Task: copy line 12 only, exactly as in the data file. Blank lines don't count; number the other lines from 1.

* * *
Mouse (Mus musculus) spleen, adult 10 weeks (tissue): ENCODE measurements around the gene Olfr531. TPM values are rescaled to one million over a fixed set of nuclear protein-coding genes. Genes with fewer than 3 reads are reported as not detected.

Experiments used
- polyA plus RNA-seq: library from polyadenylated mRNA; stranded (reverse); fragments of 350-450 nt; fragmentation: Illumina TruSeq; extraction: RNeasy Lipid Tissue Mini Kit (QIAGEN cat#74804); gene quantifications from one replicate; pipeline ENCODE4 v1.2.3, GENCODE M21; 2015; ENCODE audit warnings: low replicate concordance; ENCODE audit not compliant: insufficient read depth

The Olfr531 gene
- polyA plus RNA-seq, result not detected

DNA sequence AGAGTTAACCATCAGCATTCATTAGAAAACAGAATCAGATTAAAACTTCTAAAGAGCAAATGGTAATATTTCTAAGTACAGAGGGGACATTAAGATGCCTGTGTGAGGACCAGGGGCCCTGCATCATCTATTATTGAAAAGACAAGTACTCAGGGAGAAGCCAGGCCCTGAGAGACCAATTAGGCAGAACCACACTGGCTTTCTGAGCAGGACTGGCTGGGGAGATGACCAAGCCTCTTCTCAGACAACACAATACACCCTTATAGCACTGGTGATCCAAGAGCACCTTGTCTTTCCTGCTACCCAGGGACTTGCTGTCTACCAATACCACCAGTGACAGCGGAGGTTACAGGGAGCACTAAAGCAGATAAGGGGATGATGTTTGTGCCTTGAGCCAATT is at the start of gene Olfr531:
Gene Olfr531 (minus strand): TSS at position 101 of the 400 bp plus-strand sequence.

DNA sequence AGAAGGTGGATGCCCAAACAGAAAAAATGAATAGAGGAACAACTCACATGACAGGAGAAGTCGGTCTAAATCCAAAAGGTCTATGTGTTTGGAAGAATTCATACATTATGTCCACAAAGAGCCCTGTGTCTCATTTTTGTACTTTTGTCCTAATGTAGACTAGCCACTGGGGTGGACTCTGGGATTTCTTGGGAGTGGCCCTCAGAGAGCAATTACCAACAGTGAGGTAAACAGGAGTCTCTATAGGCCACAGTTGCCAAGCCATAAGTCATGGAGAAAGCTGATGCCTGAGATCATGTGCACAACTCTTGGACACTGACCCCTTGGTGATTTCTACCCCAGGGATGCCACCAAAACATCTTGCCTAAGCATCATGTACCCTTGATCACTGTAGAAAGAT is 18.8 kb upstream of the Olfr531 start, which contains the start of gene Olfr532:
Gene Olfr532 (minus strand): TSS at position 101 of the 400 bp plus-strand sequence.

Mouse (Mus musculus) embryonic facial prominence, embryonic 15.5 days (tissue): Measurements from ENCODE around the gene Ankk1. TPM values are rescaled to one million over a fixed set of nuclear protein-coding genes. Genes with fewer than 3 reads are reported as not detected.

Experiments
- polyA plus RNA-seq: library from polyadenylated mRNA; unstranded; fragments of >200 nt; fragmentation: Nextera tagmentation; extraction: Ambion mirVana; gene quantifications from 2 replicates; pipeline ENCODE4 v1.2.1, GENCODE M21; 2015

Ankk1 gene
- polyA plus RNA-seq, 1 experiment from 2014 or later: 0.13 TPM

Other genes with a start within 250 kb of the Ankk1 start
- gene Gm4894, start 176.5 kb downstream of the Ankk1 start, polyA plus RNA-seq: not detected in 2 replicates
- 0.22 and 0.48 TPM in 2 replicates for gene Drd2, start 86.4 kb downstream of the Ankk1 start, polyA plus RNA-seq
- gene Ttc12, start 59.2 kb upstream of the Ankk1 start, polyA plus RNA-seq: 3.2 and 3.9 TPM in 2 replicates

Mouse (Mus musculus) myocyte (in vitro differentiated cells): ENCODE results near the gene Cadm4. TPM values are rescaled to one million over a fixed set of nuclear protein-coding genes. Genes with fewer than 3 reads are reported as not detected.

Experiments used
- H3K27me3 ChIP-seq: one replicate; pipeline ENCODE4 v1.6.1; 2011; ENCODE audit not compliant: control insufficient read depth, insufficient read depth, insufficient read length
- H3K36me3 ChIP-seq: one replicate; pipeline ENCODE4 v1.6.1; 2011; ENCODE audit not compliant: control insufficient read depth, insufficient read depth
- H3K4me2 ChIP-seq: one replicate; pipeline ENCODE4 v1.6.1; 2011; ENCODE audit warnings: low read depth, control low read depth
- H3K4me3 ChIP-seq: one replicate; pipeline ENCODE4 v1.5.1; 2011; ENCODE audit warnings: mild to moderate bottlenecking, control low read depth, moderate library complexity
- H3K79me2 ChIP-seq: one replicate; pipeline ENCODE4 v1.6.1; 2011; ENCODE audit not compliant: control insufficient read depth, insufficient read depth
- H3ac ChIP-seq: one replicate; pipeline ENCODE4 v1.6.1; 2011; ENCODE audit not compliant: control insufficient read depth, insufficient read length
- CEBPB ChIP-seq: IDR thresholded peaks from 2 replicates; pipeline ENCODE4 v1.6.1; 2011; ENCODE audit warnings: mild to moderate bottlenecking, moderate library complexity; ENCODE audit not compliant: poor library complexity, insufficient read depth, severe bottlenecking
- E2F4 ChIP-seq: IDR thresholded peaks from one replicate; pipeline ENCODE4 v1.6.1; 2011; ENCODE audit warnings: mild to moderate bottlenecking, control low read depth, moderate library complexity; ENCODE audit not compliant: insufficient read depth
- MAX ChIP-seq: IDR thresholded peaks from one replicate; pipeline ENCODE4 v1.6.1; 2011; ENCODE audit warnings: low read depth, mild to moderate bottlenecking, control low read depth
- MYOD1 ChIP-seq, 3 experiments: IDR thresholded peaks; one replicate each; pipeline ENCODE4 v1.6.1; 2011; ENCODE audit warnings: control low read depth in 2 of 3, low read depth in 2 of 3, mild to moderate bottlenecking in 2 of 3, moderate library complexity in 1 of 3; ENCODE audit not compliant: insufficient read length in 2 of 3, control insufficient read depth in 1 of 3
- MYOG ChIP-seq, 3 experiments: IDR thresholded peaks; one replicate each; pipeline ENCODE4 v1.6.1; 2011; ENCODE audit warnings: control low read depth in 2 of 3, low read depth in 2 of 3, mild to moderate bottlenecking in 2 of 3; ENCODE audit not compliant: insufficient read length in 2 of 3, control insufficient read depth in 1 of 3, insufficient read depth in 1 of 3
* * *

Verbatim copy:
- polyA plus RNA-seq: library from polyadenylated mRNA; unstranded; fragments of >200 nt; fragmentation: Nextera tagmentation; extraction: Ambion mirVana; gene quantifications from 2 replicates; pipeline ENCODE4 v1.2.1, GENCODE M21; 2015